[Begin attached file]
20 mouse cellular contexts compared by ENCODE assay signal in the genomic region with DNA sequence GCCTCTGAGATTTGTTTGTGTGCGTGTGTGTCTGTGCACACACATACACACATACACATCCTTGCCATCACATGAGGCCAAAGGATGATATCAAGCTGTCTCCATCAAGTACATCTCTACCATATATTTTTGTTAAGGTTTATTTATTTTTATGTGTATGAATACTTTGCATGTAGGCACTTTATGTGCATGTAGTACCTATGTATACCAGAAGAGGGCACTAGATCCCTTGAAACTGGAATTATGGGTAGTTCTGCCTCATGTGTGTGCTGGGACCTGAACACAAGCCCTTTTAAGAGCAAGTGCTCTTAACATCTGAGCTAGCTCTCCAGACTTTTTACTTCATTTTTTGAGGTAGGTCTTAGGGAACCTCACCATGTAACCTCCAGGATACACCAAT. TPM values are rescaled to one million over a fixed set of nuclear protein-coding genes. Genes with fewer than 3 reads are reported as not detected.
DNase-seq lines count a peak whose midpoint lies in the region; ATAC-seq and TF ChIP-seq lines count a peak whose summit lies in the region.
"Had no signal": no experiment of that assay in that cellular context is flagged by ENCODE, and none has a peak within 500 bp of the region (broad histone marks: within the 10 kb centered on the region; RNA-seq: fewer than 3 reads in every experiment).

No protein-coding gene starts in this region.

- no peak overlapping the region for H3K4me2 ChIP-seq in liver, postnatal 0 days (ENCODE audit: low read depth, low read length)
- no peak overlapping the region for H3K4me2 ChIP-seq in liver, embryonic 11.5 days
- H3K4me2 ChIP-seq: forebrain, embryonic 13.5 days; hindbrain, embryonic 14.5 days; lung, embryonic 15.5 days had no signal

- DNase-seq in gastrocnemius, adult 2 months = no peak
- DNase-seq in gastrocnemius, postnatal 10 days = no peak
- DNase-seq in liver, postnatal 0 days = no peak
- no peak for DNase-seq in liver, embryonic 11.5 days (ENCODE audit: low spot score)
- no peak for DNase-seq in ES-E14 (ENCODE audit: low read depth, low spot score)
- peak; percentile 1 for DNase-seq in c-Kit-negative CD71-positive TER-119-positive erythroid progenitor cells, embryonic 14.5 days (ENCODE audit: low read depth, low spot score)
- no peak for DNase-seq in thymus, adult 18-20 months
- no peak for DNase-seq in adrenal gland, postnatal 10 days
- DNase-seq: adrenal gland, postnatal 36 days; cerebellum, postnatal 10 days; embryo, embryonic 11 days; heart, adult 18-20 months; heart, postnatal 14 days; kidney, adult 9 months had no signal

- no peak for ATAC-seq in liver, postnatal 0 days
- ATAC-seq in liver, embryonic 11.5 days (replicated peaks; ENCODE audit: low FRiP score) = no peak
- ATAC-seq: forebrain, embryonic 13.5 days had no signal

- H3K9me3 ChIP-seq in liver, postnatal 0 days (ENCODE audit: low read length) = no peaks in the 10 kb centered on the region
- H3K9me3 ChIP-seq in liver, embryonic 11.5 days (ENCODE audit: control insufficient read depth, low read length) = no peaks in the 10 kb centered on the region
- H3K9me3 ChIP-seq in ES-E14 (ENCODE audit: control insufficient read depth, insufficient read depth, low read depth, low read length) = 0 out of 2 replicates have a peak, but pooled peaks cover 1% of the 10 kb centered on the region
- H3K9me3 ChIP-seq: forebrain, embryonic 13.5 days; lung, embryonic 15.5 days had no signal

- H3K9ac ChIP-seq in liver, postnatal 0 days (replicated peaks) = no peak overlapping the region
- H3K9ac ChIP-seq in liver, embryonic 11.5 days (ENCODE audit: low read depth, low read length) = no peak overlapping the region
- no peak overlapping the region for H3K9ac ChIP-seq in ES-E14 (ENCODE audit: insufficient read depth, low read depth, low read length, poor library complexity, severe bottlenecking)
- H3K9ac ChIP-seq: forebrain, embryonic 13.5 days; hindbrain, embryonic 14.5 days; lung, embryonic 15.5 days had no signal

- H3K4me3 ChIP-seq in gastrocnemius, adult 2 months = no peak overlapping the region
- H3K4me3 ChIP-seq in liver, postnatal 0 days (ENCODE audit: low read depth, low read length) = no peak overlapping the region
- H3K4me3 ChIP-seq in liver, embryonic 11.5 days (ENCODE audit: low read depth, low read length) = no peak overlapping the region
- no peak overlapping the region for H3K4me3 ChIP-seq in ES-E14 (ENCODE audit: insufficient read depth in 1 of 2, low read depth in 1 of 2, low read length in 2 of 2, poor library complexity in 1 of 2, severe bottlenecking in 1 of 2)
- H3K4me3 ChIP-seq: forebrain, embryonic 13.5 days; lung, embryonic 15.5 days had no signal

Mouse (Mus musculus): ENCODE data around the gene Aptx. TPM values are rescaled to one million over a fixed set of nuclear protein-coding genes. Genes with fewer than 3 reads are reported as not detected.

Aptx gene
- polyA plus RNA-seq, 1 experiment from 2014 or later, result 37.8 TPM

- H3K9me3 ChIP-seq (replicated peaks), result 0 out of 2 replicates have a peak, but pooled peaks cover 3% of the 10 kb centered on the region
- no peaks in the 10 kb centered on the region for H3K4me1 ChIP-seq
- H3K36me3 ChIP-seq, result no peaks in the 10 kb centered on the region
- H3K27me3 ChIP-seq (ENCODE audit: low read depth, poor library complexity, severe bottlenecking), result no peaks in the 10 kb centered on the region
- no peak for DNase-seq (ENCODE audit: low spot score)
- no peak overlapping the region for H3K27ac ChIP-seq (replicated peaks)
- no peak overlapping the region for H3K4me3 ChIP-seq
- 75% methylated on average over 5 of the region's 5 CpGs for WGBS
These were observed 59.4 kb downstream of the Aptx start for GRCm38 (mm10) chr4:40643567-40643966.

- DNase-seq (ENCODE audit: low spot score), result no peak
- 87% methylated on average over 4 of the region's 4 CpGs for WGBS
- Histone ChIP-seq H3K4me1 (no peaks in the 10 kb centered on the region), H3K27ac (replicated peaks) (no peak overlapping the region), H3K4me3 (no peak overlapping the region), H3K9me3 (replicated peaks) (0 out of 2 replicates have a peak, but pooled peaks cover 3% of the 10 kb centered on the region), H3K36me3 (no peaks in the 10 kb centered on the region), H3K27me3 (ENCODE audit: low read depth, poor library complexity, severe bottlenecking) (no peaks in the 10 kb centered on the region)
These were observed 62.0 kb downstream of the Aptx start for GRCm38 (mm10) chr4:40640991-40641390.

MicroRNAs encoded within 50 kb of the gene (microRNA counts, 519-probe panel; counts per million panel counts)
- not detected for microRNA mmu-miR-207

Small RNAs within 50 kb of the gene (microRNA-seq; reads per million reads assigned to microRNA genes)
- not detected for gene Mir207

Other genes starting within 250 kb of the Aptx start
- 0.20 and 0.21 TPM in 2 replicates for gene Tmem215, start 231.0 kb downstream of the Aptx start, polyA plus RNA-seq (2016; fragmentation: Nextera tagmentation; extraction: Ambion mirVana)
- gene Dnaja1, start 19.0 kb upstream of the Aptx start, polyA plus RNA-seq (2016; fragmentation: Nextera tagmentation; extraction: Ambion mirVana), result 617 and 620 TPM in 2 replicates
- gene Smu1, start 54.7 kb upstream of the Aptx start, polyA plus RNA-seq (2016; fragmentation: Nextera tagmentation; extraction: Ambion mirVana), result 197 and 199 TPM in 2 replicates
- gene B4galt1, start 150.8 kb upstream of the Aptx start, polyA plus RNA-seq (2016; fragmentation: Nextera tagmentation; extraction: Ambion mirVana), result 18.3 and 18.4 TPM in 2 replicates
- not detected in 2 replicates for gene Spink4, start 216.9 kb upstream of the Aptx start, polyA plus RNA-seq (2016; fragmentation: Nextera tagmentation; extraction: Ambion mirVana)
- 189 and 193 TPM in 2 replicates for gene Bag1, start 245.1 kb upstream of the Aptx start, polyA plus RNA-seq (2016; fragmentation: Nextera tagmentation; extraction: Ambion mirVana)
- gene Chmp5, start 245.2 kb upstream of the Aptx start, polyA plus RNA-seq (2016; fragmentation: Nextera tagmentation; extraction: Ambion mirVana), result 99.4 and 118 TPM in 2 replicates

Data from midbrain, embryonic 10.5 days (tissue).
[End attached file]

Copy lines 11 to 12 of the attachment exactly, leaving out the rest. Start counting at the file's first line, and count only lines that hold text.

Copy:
- no peak for DNase-seq in liver, embryonic 11.5 days (ENCODE audit: low spot score)
- no peak for DNase-seq in ES-E14 (ENCODE audit: low read depth, low spot score)